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Harrison Barnes: NBA Teams Should Take a Chance on Former UNC Star

CHAPEL HILL, NC - FEBRUARY 11:  Harrison Barnes #40 of the North Carolina Tar Heels is introduced before a game against the Virginia Cavaliers during play at the Dean Smith Center on February 11, 2012 in Chapel Hill, North Carolina.  (Photo by Grant Halverson/Getty Images)
Grant Halverson/Getty Images
Josh SchochAnalyst IIIJune 11, 2012

Harrison Barnes was touted as one of the contenders for the No. 1 overall pick in the 2011 NBA draft coming out of high school, and he remained so after his first year of college. However, the 6'8" small forward returned to college for another season, and he has seen his stock dip.

Barnes now has a lower stock than he did coming out of high school, which is incredibly rare. However, if you look at how he has played during his two years in college you can see that he is worth taking a chance on for any NBA team with a top pick.

Barnes became one of just six players in the history of North Carolina basketball to average at least 15 points per game in each of his first two seasons in college ball.

For his career, Barnes averaged 16.4 points and 5.5 rebounds per game. He shot higher than 35 percent from behind the arc, and, more importantly, learned how to use his size to his advantage.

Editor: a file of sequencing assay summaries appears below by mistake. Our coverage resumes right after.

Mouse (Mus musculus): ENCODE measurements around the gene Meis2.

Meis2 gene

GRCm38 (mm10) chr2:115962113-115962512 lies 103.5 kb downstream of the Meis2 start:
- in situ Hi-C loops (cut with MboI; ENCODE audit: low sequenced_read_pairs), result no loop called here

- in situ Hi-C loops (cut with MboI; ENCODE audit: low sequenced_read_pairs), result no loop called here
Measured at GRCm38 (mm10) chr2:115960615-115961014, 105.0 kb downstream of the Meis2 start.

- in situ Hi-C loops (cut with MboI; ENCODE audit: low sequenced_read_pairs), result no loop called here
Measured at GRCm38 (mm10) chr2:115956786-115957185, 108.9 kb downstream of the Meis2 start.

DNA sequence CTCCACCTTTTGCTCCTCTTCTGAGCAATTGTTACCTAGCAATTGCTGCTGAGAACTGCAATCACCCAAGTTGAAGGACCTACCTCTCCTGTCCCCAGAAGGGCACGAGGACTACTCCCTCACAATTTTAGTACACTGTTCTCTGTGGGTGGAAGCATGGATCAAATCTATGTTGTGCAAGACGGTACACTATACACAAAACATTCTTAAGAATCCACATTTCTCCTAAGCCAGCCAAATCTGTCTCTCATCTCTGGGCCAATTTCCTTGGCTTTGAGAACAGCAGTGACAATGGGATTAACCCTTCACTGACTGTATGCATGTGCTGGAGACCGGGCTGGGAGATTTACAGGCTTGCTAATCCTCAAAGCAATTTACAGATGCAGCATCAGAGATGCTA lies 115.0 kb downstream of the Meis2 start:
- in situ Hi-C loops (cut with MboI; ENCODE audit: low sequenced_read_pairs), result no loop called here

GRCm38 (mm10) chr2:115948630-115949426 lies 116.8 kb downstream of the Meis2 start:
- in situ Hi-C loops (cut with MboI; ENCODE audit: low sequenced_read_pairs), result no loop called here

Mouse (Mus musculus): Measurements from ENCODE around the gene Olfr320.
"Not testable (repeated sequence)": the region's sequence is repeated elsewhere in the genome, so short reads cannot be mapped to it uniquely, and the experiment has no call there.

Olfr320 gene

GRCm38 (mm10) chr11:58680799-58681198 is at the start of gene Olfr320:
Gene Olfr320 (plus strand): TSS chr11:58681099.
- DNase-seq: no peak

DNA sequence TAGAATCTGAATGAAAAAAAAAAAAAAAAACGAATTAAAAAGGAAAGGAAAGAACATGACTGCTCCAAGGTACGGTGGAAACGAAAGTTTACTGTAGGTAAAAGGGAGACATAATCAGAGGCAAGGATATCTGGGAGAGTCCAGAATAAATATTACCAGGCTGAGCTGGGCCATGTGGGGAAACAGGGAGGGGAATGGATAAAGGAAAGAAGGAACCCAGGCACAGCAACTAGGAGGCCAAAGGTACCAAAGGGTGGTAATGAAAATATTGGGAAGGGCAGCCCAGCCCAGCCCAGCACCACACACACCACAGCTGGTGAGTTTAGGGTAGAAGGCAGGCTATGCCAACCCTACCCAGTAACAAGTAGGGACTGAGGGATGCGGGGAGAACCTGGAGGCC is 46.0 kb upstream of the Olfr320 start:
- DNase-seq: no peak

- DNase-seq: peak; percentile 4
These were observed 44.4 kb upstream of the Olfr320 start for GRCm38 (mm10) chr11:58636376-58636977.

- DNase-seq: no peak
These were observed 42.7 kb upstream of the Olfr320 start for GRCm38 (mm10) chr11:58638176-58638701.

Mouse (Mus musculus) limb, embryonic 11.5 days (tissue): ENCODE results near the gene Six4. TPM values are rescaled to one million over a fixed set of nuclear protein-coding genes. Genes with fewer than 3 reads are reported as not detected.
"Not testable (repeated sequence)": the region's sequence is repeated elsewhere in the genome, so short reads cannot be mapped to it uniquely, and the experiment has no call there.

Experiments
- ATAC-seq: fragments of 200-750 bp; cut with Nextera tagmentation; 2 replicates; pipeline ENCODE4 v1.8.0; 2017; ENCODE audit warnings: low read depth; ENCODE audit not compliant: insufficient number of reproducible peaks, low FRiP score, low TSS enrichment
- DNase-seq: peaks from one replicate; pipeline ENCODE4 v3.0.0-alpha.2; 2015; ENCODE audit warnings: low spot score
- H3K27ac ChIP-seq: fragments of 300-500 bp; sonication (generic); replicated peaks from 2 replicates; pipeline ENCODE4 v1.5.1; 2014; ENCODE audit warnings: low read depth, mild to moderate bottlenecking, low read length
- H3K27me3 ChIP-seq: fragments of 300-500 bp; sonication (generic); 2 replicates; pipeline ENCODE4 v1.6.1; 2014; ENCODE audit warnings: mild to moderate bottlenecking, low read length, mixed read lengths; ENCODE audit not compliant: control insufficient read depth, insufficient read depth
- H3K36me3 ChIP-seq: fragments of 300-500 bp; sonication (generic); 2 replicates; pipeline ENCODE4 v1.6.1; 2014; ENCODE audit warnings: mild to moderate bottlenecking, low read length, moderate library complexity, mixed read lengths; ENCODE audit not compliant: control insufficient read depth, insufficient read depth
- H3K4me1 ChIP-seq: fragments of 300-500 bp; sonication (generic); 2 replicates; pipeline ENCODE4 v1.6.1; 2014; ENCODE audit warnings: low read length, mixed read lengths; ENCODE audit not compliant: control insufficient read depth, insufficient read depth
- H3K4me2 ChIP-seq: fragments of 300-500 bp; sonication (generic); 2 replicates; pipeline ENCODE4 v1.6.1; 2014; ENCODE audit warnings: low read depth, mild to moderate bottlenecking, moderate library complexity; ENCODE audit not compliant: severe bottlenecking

Barnes has a lot of potential at the next level because of his size and skill-set. His 6'8" frame as a small forward gives him great size, and puts him at the same height as a certain MVP named LeBron James.

Barnes has a great first-step that is underrated by his many critics, which he uses to get by his defender and either hit one of his many pull-up jumpers or penetrate.

The reason that I regard him so highly is that he has one of the best mid-range games in the draft class. He has a smooth release that isn't easily altered, and he knows how to put himself into position to make shots.

During his two years with the Tar Heels he gave the arch-rival Duke Blue Devils problems because he utilized his first step to get by his man and then took pull-up jumpers that he consistently buried.

While he is definitely a raw talent, he might be worthy of the No. 3 pick by the Washington Wizards.

Being picked third overall would be a stretch compared to most mock drafts, but considering that Washington is a few years away from being a contender, the Wizards can wait for him to mature and develop into a star.

There's a reason that this kid was considered the favorite for the No. 1 overall pick in last year's draft, and it is worth the risk to take him with an early pick in the 2012 NBA draft.

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